Stories about events in 1965

Selma

This story takes place in 1965. It was told on January 2nd, 2012 by Frank.  Be the first to comment

Studs Terkel called me and asked me to escort Alvin Albright, Clinton King and some other Chicago artists down to Selma. “These guys need somebody to take care of them,” Studs told me. Chad and the group were already there; they had come down on the bus with Belafonte. So we all flew together and got a hotel and went to Selma and marched.

It was a big, impressive march, but it was the wrong type of performance altogether. You had a crowd of mostly rural southern blacks, trying to listen to Peter, Paul & Mary and the Mitchell Trio. (At least there was Sammy Davis.) It all had an air of incongruity to it. But that didn’t take away from the value of their presence. What was important was that all these people showed up, and these southerners who had just taken their battle to a new level could feel that, at least for a moment, they weren’t alone.

After the march, Clinton King, Chad and I drove to Atlanta together. Everybody had dispersed. That was scary. Suddenly, released from the solidity of the mass, we realized we were in enemy country. Later on we found out about what had happened to Viola Lucey.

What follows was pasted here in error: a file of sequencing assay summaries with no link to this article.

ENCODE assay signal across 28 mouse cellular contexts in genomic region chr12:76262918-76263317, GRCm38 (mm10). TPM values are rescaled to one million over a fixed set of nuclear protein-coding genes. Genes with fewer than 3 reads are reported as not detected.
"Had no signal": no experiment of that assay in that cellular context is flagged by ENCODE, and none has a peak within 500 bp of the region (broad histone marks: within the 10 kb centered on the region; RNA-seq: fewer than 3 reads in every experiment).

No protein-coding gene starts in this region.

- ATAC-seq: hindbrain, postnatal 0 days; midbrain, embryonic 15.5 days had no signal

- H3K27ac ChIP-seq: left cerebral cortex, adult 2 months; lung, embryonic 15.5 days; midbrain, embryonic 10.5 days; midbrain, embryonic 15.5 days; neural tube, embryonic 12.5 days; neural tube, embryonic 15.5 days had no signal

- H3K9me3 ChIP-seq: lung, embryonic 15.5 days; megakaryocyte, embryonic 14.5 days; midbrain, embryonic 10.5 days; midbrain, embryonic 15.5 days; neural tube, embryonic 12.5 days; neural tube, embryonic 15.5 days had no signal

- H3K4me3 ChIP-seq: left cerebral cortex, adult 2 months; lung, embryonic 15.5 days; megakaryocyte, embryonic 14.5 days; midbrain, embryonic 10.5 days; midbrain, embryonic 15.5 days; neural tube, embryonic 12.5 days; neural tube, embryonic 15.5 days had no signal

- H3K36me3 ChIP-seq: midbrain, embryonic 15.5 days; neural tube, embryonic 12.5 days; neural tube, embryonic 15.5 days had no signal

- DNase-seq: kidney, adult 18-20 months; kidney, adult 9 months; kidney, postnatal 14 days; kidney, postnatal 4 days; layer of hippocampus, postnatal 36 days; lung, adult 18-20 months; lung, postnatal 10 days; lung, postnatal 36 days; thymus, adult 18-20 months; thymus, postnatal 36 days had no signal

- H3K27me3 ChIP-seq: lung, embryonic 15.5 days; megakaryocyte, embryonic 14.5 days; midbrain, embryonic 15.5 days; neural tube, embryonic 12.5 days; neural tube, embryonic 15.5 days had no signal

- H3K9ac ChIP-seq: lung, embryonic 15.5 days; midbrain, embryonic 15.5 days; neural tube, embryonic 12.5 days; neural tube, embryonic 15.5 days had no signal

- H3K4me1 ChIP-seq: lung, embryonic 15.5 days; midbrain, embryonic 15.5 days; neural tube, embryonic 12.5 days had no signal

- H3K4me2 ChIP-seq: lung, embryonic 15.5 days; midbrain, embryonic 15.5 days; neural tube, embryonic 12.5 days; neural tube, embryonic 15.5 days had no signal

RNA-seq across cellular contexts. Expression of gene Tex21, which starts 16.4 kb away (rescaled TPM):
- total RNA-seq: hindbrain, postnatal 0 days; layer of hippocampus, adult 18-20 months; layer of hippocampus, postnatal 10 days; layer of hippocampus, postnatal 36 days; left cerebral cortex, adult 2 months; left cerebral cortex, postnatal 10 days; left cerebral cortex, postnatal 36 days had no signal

Those kids went through all the problems related to developing a movement in the 60s: feminism, racism, and whether they solved them or not, they were the early soldiers in the civil rights movement, and most of them were casualties. If anybody should get pensions, they should. In the beginning they played totally by the rules, did everything the way they were supposed to, and white society, instead of acknowledging the justice of their demands, all they did was terrorize and kill people.

The types they developed were the ones you see when a movement is at its high point. It makes people better than they are. Even I could see that in SNCC, even though I was a spectator and a voyeur.

Missionaries

This story takes place in 1965. It was told on October 16th, 2010 by Frank.  Be the first to comment